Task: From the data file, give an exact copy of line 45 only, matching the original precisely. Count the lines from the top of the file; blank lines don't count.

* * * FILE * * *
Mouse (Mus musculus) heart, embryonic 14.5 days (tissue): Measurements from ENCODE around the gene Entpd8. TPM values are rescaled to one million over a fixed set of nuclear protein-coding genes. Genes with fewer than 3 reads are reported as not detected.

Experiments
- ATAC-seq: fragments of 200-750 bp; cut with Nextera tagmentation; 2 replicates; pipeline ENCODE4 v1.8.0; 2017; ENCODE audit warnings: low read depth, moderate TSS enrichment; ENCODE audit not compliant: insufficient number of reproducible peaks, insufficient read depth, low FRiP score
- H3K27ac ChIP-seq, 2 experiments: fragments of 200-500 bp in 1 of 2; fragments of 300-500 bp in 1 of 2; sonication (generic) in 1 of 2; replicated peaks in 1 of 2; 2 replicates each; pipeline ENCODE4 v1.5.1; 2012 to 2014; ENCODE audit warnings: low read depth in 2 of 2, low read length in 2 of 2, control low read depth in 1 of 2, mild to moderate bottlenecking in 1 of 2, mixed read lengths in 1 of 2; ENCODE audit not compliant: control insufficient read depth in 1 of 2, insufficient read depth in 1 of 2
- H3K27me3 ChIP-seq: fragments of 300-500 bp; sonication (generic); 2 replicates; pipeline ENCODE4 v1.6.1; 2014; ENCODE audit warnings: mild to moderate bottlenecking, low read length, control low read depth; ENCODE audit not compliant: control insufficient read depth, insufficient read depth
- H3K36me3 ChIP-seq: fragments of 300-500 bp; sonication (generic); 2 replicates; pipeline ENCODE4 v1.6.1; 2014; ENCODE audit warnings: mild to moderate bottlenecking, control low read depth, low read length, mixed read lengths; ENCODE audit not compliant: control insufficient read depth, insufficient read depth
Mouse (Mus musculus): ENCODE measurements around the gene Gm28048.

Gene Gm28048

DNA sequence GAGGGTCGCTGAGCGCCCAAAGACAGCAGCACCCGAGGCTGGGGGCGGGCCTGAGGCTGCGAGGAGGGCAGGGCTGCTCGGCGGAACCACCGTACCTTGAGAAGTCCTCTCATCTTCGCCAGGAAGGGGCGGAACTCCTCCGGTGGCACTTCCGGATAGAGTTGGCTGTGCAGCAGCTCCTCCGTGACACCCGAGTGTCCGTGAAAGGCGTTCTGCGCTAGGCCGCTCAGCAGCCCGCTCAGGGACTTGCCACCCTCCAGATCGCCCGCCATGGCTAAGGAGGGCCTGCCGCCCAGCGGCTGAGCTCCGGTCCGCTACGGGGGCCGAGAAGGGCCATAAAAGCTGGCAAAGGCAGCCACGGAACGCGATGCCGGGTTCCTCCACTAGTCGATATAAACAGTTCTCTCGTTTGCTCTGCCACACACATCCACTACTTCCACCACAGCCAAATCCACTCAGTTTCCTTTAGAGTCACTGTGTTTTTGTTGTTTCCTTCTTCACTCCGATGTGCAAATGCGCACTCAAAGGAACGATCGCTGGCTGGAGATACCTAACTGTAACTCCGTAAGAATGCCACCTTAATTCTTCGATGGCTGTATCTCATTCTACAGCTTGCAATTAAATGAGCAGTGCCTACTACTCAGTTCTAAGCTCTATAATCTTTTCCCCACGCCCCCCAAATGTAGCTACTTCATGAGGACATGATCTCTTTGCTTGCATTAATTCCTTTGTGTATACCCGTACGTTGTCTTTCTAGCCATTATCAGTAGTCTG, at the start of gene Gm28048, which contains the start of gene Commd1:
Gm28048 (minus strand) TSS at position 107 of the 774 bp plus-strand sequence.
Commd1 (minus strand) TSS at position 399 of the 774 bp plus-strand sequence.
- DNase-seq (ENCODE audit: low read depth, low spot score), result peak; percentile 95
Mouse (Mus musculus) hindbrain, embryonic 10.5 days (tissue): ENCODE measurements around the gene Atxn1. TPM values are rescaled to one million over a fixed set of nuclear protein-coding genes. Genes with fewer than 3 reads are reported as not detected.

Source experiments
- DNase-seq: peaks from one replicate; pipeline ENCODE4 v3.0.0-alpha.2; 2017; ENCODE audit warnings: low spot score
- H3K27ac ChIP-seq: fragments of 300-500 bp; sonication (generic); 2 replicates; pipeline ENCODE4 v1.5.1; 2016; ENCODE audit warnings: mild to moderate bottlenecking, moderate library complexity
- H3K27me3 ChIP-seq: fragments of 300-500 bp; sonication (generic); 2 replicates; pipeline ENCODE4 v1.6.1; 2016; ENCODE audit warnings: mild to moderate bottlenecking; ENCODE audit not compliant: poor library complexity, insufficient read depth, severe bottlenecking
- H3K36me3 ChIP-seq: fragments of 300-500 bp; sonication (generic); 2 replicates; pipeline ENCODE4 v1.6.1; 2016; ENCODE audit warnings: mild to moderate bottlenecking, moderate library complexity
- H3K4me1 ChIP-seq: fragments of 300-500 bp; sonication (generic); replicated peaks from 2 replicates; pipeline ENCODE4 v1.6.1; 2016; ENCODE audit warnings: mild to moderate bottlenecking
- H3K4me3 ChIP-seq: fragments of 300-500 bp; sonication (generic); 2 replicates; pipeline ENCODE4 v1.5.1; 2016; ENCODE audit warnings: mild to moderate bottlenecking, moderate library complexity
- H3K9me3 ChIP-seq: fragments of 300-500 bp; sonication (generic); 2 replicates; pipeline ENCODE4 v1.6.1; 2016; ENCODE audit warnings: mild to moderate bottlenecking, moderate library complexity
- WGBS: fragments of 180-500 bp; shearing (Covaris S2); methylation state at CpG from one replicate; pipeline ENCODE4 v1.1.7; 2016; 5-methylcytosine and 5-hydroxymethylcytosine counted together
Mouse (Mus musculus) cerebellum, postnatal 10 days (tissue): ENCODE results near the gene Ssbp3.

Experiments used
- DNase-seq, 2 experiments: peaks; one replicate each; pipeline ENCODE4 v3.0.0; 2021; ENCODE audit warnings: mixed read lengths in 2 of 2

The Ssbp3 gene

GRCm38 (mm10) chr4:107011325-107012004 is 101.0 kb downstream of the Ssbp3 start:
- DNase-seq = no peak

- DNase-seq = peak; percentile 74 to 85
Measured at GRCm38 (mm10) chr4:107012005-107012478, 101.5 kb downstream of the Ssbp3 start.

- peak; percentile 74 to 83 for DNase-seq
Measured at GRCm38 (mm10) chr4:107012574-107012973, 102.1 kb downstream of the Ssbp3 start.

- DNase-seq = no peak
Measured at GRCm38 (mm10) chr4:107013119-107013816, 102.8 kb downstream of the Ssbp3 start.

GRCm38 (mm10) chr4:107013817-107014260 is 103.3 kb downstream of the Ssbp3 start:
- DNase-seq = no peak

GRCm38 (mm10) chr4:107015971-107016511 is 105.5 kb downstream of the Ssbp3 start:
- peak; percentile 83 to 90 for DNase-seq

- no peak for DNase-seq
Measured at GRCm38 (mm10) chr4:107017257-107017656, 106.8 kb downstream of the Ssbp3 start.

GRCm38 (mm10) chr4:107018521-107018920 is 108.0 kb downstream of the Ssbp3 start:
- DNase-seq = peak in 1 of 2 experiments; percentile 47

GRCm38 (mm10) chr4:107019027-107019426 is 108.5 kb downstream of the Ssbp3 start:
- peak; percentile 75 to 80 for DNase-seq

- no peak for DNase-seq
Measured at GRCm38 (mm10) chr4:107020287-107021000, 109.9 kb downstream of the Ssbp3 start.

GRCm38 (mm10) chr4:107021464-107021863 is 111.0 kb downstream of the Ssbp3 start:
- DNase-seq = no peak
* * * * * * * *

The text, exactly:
- no peak for DNase-seq